As part of the latest management shake up at General Motors that is seeing dozens of executives change roles in areas of product planning, vehicle engineering, purchasing and supply chain, Susanna Webber is moving from her position as executive director for global logistics to become GM Europe’s vice president for global purchasing and supply chain, effective September 1st this year. She will succeed Tom McMillen, who will become executive director of supplier quality, as he continues to gain a wider variety of purchasing experience following previous roles in logistics. McMillen replaces Dale Kitchen, who will complete the circular shuffle by taking over Webber’s position as the head of global logistics.
A 12-year veteran at the carmaker spent mainly in purchasing, Webber took over her current role in logistics at the end of May 2008, when she also succeeded McMillen. During the tumultuous two years that have followed, she oversaw a realignment of the OEM’s supply chain and the consolidation of several functions under the control of the logistics team, including containerisation, warehousing, sequencing and intercontinental movements.
During the bankruptcy proceedings, Webber also played a critical role in supplier relations as the lead representative for supplier communication for global purchasing and supply chain, where she won praise for helping to maintain healthy communication with suppliers during that period. This mammoth task included rerunning the entire contract assumption and assignment for more than 700,000 contracts across GM’s various organisations and included the analysis of every supplier contract from the bankrupt company to decide which were going to be moved to the new entity, all the while ensuring that production and deliveries were not interrupted. She and her team set up a call centre that was open 24/7 for the first three weeks.
It was part of an experience that appears to have had meaningful repercussions for the OEM’s supplier and provider relationships in general, with recent improvements shown in GM’s ratings from the Michigan-based consultancy Planning Perspective’s suppliers relations index. Webber told Automotive Logistics magazine in the forthcoming cover feature interview of the July-September issue that the company was now much more focused on taking suggestions and listening to its suppliers, including logistics providers, on details ranging from operations to the request for quote process.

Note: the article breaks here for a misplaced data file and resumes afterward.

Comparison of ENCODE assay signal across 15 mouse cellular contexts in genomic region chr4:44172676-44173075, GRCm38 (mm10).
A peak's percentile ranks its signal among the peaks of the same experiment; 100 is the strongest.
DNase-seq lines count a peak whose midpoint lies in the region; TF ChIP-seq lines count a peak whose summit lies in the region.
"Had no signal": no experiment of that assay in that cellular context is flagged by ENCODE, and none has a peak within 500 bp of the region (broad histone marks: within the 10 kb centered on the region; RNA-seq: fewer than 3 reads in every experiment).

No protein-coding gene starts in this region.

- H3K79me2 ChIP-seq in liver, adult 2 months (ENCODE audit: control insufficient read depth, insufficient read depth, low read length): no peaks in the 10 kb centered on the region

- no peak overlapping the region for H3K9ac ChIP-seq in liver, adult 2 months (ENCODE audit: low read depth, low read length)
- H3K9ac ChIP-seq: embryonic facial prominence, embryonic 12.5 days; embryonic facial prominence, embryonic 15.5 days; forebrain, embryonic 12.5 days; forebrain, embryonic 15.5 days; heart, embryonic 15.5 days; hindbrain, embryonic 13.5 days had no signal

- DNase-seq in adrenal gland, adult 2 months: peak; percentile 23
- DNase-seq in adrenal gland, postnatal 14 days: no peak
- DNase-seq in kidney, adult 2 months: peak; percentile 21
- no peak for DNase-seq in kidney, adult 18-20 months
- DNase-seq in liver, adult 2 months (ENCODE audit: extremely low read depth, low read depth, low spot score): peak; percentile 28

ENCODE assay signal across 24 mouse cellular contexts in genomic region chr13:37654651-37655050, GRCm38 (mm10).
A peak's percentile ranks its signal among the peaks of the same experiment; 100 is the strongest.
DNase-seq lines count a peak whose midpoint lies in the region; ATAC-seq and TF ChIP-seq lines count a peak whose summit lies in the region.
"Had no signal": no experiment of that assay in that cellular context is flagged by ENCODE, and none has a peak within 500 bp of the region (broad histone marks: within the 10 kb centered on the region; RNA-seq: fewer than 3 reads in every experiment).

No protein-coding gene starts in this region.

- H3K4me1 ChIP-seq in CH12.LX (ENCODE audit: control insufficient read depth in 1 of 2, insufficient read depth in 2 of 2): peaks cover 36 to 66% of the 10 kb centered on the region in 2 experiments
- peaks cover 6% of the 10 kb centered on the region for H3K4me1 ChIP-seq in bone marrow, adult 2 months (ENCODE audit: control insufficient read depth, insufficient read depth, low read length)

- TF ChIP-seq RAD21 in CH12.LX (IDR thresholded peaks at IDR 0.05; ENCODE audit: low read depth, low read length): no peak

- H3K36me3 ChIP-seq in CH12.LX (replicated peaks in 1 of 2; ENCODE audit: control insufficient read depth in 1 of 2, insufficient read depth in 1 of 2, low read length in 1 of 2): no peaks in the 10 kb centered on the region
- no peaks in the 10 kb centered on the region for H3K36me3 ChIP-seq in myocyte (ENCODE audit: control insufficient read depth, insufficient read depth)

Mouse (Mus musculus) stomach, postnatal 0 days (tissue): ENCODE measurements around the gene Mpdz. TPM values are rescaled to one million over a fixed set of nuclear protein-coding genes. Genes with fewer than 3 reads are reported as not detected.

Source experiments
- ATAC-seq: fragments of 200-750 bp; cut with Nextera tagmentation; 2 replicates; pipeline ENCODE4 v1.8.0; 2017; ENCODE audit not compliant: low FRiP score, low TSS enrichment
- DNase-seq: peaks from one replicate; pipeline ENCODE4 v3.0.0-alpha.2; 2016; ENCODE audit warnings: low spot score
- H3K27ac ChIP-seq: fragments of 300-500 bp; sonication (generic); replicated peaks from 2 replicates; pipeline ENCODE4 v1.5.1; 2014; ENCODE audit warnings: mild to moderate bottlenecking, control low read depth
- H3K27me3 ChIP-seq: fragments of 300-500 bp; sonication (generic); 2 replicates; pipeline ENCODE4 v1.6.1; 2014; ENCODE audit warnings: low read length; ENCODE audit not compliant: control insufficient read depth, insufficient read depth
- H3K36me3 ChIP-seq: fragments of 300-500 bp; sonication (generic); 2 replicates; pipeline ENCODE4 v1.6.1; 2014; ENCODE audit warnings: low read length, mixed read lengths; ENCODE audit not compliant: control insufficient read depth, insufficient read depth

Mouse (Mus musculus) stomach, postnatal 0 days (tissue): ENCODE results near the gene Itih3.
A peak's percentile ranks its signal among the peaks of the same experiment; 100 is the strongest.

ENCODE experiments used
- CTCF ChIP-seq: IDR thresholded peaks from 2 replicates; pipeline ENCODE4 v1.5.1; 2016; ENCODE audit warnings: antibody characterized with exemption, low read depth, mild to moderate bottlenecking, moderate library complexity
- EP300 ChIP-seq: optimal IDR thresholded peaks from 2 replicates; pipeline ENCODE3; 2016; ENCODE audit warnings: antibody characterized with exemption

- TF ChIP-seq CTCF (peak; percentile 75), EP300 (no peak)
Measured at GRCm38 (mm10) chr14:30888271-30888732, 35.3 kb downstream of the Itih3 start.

“What we experienced through the bankruptcy was a long, eye-opening lesson in terms of how we worked and interfaced both as a company and with our suppliers and providers,” she said.
Peter Baumhefner, executive vice president of operations for Pacer Stacktrain, will leave the company at the beginning of July. Parent company Pacer International has appointed Val Noel, currently Pacer’s executive vice president of street operations, as a temporary replacement to oversee its intermodal operations.
“We thank Peter for his leadership, and the spirit of innovation he brought to Pacer and the intermodal industry,” said the company in a statement.
In other moves at Pacer International during July, Mike Clark will be joining as executive vice president, capacity planning, reporting directly to Dan Avramovich, chairman and CEO. Clarke will coordinate all Pacer capacity requirements including rail, truck, air, and ocean working with the respective lines of business including automotive.
Bob Sloan, vice president yield and network management, will assume the responsibility of the Network Management team in addition to his current responsibilities of Yield Management and Operational Reporting. Doug Matthew, executive vice president, network management, will be leaving the Company in July.
As part of consolidation activity at the company, Pacer has recently moved its corporate headquarters from Concord in California’s Bay Area to Dublin, Ohio.
Dr Francisco Javier Garcia Sanz, Volkswagen board member and chairman of the Board of Directors of Spanish carmaker Seat, has been re-elected for a further two-year term as president of the Spanish automakers association – ANFAC. Garcia Sanz became the association’s President in 2008.
According to the association he has intensified relations with the Spanish government, in particular with the ministries for industry, environment, labour and home affairs, during a very challenging period for the Spanish automotive industry.
Under his presidency, Garcia Sanz was closely involved in the introduction of the “Plan 2000”, a government incentive designed to support the Spanish automotive industry which led to additional demand for over 140,000 cars in 2009.
ANFAC also initiated the €800m programme to strengthen the competitiveness of the Spanish automotive industry which was passed by the Spanish government aimed at modernizing car production and component manufacturing plants.